Dorothea Mackellar and Andrew McLean, My Country (Omnibus 2010)
I’ve always vaguely resented this poem. ‘I love a sunburnt country, a land of sweeping plains’, it seemed to my young self, consigned the lush east coast of North Queensland to some non-Australian limbo. So I was happy to learn that Dorothea Mackellar wrote it as an exercise in reverse cultural cringe while living in England, that there was an opening verse that went on about ‘field and coppice’. I was delighted in a schadenfreude kind of way years ago when I came across a letter from Dame Mary Gilmore in the School Magazine files replying to a request for permission to reprint the poem: the Dame explained loftily that it was unlikely that she had written a poem with such hackneyed images and dreary rhythms. I passed that splendid letter on to the Department of education’s Historian, and hope it is preserved under glass somewhere, but it was unfair. It turns out the poem was just waiting for Andrew McLean to illustrate it.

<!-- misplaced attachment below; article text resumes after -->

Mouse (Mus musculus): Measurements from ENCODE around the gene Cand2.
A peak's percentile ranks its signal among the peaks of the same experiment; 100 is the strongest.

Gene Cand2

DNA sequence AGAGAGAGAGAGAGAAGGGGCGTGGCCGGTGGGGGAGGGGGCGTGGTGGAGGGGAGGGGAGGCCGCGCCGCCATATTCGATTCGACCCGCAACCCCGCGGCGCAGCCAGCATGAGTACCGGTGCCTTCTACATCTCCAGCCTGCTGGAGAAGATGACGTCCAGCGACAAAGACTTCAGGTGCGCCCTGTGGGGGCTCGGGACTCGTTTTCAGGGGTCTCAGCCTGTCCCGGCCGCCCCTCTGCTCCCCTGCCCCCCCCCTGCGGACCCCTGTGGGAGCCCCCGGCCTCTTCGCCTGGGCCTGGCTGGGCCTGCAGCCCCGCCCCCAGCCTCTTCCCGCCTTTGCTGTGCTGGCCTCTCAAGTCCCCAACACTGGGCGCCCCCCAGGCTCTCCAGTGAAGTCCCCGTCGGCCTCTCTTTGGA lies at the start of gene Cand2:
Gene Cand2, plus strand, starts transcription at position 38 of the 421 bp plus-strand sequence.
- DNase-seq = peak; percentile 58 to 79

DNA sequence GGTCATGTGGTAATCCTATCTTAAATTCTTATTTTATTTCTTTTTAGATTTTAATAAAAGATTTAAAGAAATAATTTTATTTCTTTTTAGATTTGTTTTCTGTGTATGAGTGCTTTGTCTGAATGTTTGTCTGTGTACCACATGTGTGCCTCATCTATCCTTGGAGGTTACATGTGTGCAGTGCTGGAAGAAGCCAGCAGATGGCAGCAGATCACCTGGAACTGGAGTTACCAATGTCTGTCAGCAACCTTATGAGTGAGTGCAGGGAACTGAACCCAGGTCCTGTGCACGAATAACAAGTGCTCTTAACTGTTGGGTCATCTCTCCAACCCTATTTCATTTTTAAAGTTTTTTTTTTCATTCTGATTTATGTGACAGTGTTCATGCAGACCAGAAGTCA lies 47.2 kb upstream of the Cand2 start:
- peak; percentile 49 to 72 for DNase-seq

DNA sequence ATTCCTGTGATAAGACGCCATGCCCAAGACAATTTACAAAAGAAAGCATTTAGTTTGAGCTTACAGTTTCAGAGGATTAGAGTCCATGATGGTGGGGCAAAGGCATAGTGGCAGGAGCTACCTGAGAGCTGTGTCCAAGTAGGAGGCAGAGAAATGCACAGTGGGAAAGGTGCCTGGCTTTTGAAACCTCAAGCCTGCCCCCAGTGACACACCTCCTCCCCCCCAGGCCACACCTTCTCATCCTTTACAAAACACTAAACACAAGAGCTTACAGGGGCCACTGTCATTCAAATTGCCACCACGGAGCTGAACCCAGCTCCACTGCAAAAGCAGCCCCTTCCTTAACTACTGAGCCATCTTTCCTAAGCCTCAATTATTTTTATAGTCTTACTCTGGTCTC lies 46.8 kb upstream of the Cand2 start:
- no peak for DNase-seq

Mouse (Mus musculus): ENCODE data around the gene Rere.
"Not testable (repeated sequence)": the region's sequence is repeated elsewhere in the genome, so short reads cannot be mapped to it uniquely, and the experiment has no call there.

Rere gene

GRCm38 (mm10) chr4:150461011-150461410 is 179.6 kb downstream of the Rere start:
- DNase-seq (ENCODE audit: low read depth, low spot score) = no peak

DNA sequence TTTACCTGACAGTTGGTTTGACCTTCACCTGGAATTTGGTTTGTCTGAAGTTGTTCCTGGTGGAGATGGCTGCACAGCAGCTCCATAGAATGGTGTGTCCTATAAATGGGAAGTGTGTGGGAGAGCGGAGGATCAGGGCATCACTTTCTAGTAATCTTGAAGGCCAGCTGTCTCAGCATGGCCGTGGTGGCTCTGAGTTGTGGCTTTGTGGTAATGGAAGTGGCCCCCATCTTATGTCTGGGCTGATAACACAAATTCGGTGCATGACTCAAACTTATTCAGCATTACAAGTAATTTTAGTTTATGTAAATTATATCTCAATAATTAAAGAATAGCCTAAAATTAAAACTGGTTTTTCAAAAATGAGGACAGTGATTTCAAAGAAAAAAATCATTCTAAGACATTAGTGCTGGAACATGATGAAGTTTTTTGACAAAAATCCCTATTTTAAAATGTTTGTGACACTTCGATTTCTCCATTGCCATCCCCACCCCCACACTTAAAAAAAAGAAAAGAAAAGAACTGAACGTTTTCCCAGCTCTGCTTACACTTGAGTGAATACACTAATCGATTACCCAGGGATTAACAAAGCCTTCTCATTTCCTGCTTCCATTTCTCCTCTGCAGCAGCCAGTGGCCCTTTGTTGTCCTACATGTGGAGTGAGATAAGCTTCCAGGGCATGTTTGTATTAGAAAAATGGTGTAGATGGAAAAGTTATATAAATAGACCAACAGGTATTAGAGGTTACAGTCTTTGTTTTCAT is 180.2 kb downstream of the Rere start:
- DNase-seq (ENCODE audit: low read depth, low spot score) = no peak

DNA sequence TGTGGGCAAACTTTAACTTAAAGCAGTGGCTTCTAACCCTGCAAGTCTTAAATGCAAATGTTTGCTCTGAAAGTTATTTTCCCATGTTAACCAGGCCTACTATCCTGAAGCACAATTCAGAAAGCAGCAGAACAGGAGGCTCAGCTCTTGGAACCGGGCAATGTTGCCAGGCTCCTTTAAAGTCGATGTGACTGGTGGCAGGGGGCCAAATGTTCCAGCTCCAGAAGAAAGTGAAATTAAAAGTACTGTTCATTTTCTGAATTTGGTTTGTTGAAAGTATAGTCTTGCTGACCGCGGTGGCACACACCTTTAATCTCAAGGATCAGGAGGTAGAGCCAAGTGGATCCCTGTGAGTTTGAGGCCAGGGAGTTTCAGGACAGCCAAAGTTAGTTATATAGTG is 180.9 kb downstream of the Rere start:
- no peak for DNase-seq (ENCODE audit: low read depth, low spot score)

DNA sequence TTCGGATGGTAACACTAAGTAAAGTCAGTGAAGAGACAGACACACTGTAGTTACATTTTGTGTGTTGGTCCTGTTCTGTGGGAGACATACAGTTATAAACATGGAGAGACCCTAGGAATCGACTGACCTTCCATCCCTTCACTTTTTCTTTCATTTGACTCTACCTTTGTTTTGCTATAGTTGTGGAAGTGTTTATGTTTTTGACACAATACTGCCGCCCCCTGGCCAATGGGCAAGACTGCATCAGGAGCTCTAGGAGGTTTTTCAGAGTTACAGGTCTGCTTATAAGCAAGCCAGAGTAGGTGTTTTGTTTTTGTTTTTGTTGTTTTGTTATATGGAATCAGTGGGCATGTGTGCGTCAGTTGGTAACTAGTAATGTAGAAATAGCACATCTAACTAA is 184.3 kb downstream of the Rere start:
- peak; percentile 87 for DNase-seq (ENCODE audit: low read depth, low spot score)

Penny bought our copy at the Orange Grove Markets this morning to read to Mollie. When I joined them after walking the dog, Penny asked me to have a turn at reading it – I don’t know how many times they had already been through it. Mollie was attentive all the way through, and as far as we could tell enjoyed the book. So did I. It has to be one of the best presentations of a poem. Ever. Andrew McLean’s landscapes are superb: the soft English countryside, the drought stricken farmland, the flood plain, the ringbarked gum trees ‘tragic to the moon’, the lush rainforest (yes, it’s there – just not in the only stanza that is usually quoted). The Grand Dame may have been right about the imagery and the rhythms, but there’s something wonderfully complex in the profession of love for an environment so full of challenge and suffering.